When agriculture conquers the sky – Part 1
It’s common knowledge that the population on earth is growing and growing. Even if close scrutiny indicates that the population in Germany is decreasing, our planet is continuing to develop and becoming increasingly modern. Agriculture is also not stagnant: One future-oriented project is titled “Vertical Farming”.
Vertical farming is dealing with the issue of producing more food on decreasing areas of arable land. An average-sized town now requires more than tenfold its area to feed all its citizens. By the year 2030 approximately 4.8 billion people will live in urban centers. Calculations point out that more than one billion hectares of additional farmland will be needed. This is equivalent to the size of Brazil – an amount of arable land that isn’t available on earth. Therefore, the sky has to be conquered.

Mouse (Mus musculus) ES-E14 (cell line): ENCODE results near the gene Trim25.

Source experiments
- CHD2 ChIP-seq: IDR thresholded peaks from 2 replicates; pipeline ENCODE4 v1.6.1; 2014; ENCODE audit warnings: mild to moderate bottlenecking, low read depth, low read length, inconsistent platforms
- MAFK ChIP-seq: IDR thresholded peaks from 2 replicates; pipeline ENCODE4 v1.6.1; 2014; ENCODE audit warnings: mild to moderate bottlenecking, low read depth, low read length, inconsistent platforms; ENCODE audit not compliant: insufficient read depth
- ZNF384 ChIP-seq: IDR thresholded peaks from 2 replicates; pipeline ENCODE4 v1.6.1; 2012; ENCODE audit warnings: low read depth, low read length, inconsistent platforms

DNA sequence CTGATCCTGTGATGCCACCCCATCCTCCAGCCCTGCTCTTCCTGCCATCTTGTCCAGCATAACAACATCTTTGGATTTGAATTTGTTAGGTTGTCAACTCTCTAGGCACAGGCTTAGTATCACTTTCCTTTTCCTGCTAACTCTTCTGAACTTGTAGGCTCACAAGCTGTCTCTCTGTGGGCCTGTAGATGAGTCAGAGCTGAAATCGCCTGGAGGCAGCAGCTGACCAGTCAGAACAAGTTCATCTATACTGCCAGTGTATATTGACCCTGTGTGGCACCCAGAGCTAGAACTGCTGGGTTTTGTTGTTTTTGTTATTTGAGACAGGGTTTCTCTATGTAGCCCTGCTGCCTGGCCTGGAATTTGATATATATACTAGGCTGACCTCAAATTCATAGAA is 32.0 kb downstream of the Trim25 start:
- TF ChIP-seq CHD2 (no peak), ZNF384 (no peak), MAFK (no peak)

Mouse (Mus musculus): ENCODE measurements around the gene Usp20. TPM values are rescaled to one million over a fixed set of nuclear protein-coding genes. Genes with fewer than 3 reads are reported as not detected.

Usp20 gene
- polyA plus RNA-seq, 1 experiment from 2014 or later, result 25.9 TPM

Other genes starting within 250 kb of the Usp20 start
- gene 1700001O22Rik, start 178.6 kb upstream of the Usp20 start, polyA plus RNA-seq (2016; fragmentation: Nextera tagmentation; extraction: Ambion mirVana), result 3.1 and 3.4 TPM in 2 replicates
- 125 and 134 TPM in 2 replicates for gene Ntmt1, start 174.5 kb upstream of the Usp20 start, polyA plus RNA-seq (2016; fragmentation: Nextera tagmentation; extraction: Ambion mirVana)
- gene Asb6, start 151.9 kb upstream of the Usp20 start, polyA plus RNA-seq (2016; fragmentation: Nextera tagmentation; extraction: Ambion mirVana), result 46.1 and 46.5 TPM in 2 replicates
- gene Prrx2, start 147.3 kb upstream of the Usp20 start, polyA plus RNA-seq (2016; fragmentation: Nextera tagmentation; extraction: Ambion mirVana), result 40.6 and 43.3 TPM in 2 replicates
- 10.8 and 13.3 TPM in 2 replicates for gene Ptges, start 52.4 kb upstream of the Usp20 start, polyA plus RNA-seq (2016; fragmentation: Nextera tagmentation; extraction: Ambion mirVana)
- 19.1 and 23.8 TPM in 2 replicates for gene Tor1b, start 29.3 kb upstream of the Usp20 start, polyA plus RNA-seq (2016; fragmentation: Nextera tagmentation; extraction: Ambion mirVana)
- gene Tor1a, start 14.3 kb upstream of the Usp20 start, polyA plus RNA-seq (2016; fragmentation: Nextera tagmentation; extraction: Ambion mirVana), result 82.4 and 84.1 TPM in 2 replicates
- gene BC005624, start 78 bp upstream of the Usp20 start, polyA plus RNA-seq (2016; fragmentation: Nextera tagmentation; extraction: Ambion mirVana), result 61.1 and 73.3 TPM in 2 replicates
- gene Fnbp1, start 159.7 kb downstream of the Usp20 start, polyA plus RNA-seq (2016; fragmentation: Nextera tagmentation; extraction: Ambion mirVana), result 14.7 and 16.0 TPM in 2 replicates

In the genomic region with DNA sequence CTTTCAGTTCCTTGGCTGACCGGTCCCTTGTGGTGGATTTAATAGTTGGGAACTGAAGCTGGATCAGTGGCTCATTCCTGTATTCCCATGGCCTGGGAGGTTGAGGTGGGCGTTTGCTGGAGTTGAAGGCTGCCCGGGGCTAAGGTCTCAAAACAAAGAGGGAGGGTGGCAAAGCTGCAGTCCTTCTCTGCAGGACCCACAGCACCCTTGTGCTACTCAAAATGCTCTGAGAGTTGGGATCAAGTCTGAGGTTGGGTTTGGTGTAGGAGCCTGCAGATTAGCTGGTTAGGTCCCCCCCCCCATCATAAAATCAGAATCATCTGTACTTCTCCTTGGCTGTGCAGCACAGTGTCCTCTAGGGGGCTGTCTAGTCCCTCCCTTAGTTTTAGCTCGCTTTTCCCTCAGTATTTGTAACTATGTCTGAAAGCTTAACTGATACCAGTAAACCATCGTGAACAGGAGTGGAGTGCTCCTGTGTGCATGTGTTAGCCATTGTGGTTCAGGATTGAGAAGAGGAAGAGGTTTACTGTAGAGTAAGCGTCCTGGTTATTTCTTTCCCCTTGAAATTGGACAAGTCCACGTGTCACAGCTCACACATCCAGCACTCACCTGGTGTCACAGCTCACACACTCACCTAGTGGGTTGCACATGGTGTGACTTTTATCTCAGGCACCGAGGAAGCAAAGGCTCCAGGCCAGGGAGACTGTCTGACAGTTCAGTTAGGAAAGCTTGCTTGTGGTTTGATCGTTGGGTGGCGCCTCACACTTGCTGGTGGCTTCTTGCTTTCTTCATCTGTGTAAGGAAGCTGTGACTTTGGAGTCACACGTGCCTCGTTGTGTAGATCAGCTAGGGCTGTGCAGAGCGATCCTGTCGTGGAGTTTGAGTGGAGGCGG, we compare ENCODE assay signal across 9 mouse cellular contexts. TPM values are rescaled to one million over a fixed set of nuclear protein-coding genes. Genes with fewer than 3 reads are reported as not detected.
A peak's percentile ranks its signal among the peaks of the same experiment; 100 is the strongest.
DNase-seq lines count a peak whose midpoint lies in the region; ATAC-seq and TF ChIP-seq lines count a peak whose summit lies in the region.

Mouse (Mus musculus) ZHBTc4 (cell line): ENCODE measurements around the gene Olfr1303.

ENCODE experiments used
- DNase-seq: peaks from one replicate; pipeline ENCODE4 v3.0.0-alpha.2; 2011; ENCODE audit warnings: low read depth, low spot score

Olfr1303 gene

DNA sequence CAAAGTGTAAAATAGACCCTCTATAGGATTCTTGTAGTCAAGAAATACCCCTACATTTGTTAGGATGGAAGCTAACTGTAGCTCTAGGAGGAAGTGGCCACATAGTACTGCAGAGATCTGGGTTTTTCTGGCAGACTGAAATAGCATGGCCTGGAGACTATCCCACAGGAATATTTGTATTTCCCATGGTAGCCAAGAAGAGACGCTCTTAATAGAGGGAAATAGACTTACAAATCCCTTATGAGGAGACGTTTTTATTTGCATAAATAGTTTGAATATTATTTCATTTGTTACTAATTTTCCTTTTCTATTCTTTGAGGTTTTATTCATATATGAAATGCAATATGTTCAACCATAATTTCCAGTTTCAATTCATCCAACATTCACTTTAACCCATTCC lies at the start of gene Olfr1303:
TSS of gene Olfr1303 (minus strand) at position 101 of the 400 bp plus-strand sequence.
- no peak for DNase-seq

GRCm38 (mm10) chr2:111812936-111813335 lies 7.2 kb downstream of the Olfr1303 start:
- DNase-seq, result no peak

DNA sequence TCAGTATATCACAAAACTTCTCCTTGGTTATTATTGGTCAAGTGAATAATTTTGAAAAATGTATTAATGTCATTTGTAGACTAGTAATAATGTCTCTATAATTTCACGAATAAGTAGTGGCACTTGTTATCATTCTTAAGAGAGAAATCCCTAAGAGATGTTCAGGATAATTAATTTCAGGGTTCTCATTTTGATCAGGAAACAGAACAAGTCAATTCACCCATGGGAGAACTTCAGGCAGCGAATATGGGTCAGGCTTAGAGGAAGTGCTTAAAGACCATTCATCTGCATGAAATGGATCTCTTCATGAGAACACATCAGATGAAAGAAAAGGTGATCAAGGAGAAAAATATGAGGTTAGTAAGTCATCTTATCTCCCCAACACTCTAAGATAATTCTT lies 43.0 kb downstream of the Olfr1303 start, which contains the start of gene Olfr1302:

Plans are that vertical green houses or even complete agricultural enterprises will emerge behind the facades of normal high-rise buildings. Tens of thousands of citizens could be fed by such skyscraper farms – at a fraction of the amount of land, water and energy required by conventional farming. The benefit: all-season harvests and long distance transport and cooling would become obsolete. And, significantly less produce will spoil or be lost by crop failure. Each hectare used in vertical farming could result in 10 to 20 hectares of re-naturalised fallow land. Such managed environment would also reduce the deployment of pesticides and fertiliser. Water consumption would decrease significantly in a closed system, and this technical marvel would be rounded off by increased employment and additional energy production.
Details will be revealed in Part 2.
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